As we speak, there is no Italian bank in sub-Saharan Africa with a strategy of opening up to markets of Africa, she told a gathering in Rome, the Italian capital. The occasion was to mark the city of Rome’s version of African Union Day. Under the theme, OAU/AU @50 in Rome, it was attended by Mr Giorgio Napolitano, President of the Republic of Italy; Hon. Emma Bonino, Italian Minister of Foreign Affairs; the African Diplomatic Corps in Italy and ministers of state including Hon. Cecile Kyenge, Minister of Integration and first minister in Italy of African origin.
According to Ms Nkrumah, “In Ghana, for example, in the last three years, the economy grew by an average of eight per cent. The USA, UK, China and Turkey have doubled their investments in Ghana.
I have no doubt it is the same for many other African countries. I am using this occasion to urge Italian Industrialists and bankers to be courageous and innovative.Show the same courage of your visionary industrialist, Enrico Mattei, who in the 60s helped us build our infrastructure and gave opportunities to so many ordinary men and women who started a new history of development, co-operation and self-reliance. We want to see in Africa many more men and women such as Enrico Mattei”.
These were contained in a statement issued in Accra yesterday and signed by Nii Armah Akomfrah, CPP Director of Communication.
According to the statement, Samia Yaba Nkrumah was in Addis Ababa to mark the historic 50th Anniversary of the OAU/AU, then moved on to Italy where the city of Rome also marked the anniversary with its own event.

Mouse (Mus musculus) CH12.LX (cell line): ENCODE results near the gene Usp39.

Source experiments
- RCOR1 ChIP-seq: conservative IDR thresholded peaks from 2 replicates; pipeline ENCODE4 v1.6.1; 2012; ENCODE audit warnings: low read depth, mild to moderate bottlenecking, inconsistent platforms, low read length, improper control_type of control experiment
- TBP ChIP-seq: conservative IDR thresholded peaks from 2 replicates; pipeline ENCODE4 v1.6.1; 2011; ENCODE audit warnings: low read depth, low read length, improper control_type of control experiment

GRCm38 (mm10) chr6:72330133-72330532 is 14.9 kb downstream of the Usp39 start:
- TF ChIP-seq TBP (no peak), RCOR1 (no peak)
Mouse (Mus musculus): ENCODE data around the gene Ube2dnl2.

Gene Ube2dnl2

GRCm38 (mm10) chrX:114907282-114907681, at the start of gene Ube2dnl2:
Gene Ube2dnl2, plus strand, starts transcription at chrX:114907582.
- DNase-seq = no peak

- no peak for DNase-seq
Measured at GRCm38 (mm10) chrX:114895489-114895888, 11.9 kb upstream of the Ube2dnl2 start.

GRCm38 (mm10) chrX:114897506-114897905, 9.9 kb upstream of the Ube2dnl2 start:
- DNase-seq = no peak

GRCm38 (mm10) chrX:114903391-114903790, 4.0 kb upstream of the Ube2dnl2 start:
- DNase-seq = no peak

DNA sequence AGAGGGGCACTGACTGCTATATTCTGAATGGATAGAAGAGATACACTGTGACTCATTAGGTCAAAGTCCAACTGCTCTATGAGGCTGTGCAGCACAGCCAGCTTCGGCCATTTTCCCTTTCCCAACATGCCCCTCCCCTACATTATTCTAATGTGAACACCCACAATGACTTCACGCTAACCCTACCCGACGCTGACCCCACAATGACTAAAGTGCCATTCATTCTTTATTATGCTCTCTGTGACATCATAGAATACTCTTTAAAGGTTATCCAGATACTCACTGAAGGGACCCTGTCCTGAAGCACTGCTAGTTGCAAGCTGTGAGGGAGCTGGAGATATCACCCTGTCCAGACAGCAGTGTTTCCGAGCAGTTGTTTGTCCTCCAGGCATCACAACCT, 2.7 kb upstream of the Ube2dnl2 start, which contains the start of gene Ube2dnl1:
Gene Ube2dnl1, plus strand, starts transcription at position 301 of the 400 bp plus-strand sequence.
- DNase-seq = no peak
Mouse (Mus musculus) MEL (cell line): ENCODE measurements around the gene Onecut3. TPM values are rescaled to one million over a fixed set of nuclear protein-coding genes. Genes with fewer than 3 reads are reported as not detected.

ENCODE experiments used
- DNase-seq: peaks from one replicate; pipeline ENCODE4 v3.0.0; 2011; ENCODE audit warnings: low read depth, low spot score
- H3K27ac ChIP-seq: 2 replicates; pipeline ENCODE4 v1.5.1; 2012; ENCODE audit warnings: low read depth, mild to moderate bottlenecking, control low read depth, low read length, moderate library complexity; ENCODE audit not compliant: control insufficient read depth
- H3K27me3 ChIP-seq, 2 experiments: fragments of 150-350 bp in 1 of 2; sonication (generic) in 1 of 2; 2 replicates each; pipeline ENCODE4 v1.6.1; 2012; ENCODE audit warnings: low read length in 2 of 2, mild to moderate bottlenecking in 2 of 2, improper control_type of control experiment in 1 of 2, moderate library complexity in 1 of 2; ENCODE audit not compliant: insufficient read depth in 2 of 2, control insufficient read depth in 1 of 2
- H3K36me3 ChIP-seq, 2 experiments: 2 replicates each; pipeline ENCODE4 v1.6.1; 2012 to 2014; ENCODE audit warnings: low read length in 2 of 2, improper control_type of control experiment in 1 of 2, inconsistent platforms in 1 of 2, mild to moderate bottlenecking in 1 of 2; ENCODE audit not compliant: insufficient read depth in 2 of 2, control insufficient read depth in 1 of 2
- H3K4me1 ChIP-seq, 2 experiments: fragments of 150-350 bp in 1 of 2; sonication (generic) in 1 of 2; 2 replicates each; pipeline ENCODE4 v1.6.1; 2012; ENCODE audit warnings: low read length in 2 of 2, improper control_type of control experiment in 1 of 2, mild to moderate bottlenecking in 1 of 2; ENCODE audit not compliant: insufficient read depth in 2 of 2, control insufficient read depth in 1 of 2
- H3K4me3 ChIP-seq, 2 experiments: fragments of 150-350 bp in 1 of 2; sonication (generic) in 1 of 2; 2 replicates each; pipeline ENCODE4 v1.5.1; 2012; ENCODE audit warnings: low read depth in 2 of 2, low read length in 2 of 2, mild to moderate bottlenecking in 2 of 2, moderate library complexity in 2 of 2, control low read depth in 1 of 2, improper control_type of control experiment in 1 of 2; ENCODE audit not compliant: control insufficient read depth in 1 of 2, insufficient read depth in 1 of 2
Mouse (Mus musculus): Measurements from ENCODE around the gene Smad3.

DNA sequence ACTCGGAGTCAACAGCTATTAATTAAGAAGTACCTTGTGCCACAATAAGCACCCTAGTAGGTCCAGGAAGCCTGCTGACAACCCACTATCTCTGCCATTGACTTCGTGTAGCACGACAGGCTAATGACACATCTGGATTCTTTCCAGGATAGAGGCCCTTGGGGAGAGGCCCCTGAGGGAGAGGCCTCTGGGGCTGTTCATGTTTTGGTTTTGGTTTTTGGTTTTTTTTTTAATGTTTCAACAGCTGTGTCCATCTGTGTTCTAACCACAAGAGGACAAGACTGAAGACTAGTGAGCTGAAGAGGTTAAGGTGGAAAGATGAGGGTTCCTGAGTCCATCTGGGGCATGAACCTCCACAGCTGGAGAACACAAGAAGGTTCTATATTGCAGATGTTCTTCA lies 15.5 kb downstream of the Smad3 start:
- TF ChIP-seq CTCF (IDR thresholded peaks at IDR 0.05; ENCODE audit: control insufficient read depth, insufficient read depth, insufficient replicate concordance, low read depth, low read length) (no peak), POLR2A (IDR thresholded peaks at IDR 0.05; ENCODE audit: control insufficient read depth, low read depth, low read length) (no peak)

The CPP chair and leader, in her address, expressed deep gratitude and thanked President Napolitano for his visit to Ghana in 2007, his first official trip a few weeks after his election as President.
She also thanked Foreign Minister Emma Bonino who she called an activist and an Italian Rosa Parks.
“For years, Emma has sought to make the West and Africans alike understand that there is no Africa tomorrow without human rights for her women today,” she said.
She reminded her audience that 50 years ago, independent African countries came together to consolidate their newly won freedom by committing themselves to think together, work together and organise African economies as one unit.
The CPP leader noted that “Our colonisation came with our division, so it is only logical that our freedom comes with our unification”.
Ms Nkrumah told the gathering that the journey towards continental integration had not been smooth, saying “That there have been some achievements along the way such as de-colonisation and ending settler regimes and apartheid, but that there has also been some rough patches as well.”
She said “We hesitated between regionalism and continental planning. We argued over the fast-track or gradualist approach to integration: A United States of Africa including political and continental planning as a necessary basis for economic and social integration, or economic associations anchored on a gradualist approach to integration”
She added that notwithstanding the setbacks, Africa had managed to generate some excellent proposals – “the 1980 Lagos Plan of Action, with its vision of an integrated African Market by 2000 (sadly we never got there), the Abuja Treaty which envisaged an African Economic Community by 2028 (too far away) and the establishment of an African Economic and Monetary Union by 2023 to 2028 and the New Partnership for Africa’s Development. We have also recognised the African Diaspora as the sixth region of the continent but we are hoping to make this relationship legally binding by a constitutive act. We want to see every single African outside the continent as part of the economic and social transformation of our continent”.